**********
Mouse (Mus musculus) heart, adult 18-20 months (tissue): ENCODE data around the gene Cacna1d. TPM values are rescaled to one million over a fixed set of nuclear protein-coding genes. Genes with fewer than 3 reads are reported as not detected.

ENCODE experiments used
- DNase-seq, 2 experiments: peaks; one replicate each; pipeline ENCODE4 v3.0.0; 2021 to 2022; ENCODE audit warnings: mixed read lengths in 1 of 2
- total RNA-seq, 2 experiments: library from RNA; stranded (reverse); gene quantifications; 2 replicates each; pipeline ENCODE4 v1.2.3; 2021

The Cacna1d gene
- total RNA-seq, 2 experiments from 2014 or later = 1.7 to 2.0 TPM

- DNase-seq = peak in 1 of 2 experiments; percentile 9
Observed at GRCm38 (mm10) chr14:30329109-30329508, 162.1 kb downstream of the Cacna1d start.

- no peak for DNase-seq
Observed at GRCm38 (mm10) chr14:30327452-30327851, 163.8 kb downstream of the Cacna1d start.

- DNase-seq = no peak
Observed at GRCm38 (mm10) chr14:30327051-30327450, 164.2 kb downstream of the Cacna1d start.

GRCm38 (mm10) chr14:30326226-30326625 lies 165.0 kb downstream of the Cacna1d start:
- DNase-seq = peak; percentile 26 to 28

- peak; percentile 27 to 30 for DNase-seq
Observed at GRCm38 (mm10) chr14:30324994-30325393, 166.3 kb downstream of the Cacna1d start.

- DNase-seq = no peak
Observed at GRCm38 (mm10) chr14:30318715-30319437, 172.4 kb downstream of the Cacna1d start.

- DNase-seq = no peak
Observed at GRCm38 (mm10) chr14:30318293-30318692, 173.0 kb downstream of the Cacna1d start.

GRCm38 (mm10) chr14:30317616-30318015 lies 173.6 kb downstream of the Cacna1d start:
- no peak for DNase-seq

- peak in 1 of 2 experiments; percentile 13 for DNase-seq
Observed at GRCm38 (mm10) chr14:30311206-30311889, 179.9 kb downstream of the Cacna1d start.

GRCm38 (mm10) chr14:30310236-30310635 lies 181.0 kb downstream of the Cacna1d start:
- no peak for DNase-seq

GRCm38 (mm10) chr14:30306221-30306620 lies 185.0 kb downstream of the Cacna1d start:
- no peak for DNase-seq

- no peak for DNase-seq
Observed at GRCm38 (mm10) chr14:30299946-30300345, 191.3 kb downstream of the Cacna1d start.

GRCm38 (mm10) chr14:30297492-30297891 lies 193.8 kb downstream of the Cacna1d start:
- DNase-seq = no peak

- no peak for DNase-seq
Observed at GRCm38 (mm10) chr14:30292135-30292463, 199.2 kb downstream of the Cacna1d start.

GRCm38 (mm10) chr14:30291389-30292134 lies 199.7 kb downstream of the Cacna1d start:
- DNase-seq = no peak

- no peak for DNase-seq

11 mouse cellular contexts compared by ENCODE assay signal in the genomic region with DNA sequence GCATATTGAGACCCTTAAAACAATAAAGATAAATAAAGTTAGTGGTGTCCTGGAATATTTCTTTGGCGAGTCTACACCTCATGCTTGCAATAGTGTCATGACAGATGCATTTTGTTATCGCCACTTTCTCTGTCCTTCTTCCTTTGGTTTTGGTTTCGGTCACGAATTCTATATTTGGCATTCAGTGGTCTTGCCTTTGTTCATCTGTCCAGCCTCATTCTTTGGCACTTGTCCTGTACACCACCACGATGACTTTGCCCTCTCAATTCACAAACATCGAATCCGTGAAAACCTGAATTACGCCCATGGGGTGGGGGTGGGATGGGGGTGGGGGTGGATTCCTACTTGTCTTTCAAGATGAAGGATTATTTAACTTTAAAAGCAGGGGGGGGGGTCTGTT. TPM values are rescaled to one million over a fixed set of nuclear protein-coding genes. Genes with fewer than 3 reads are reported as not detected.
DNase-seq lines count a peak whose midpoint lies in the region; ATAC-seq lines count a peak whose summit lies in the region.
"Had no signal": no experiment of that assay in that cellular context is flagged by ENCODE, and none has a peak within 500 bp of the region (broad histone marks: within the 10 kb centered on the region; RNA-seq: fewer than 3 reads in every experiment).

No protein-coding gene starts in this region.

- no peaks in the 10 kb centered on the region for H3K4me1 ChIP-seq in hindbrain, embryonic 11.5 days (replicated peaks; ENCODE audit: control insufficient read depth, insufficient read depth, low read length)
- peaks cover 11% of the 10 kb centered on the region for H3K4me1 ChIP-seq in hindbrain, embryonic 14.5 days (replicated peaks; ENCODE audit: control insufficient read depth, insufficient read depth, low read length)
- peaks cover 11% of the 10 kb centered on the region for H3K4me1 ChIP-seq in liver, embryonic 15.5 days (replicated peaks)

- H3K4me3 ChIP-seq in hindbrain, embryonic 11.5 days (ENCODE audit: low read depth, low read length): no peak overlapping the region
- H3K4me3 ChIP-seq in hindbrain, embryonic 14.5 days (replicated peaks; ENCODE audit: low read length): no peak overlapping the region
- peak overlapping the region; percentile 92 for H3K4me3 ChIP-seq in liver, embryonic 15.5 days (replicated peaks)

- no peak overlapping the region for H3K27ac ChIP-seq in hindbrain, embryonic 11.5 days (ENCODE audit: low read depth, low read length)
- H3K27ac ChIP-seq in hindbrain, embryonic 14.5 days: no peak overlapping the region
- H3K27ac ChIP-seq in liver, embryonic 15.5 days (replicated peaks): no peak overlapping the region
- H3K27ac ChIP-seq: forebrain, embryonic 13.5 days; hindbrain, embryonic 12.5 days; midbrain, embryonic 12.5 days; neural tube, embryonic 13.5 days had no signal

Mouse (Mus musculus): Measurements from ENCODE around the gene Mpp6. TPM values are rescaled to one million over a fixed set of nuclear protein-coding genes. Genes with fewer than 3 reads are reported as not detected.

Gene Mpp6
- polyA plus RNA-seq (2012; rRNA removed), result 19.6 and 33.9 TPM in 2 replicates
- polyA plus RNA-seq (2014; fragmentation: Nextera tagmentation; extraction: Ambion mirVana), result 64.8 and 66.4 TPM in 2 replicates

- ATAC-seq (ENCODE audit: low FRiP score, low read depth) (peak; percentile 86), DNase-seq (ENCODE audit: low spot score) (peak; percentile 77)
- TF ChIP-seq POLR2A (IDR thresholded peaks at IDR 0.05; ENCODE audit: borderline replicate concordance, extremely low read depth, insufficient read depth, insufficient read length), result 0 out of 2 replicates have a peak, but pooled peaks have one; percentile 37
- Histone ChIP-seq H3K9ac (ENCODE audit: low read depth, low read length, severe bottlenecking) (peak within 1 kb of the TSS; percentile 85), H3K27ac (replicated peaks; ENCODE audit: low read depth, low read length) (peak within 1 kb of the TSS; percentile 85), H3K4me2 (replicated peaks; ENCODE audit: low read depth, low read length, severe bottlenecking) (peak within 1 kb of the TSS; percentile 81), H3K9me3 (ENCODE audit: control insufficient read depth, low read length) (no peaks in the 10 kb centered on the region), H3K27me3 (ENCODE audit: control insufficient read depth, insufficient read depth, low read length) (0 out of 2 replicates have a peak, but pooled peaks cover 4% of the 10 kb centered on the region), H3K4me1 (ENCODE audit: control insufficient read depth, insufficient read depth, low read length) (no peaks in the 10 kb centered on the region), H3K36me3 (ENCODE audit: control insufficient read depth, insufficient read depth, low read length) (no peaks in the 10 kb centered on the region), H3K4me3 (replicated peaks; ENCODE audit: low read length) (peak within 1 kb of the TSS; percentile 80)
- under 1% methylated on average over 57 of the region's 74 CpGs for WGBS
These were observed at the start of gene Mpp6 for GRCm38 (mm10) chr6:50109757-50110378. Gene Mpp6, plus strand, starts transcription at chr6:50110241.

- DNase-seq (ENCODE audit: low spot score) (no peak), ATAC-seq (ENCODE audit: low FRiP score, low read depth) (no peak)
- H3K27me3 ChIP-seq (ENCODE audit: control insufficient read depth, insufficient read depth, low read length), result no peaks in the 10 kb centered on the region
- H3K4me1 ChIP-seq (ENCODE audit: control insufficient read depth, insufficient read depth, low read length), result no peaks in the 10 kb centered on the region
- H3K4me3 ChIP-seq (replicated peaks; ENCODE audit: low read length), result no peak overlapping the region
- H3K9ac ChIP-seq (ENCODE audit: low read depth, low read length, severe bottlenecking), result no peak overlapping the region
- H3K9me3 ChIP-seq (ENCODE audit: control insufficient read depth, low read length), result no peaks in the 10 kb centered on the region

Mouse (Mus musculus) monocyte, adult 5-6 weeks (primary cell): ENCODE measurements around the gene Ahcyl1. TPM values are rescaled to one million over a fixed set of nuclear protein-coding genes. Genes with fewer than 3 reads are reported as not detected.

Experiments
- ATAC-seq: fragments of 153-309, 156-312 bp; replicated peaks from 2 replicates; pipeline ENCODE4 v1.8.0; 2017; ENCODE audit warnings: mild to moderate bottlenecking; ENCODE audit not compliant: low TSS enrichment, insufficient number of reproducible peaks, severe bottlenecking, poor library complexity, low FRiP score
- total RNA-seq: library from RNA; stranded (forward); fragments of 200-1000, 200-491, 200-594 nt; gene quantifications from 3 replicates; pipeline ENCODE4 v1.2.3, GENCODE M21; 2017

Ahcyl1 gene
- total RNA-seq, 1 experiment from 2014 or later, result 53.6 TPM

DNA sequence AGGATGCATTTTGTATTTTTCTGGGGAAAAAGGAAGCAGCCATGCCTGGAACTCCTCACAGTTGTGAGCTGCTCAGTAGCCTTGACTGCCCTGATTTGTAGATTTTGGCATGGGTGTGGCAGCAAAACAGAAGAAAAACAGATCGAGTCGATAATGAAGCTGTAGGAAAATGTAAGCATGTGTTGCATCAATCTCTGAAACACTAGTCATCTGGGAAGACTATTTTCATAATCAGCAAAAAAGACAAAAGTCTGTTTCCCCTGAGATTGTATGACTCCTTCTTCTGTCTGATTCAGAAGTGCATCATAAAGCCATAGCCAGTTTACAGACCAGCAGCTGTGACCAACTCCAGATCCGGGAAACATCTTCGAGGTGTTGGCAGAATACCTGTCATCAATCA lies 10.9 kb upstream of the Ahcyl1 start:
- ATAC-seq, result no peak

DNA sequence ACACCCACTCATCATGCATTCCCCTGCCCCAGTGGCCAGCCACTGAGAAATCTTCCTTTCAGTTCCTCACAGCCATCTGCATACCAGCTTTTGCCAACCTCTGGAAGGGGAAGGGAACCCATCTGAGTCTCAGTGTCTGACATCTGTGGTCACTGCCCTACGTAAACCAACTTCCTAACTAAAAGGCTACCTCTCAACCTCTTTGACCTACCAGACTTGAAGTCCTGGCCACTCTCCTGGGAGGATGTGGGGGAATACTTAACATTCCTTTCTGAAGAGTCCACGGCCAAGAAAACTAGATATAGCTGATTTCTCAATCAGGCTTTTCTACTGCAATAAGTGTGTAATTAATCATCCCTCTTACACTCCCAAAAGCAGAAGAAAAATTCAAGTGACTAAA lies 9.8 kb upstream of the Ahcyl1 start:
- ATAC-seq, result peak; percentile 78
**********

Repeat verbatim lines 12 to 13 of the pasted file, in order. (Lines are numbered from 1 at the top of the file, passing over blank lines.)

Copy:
Observed at GRCm38 (mm10) chr14:30327051-30327450, 164.2 kb downstream of the Cacna1d start.

GRCm38 (mm10) chr14:30326226-30326625 lies 165.0 kb downstream of the Cacna1d start: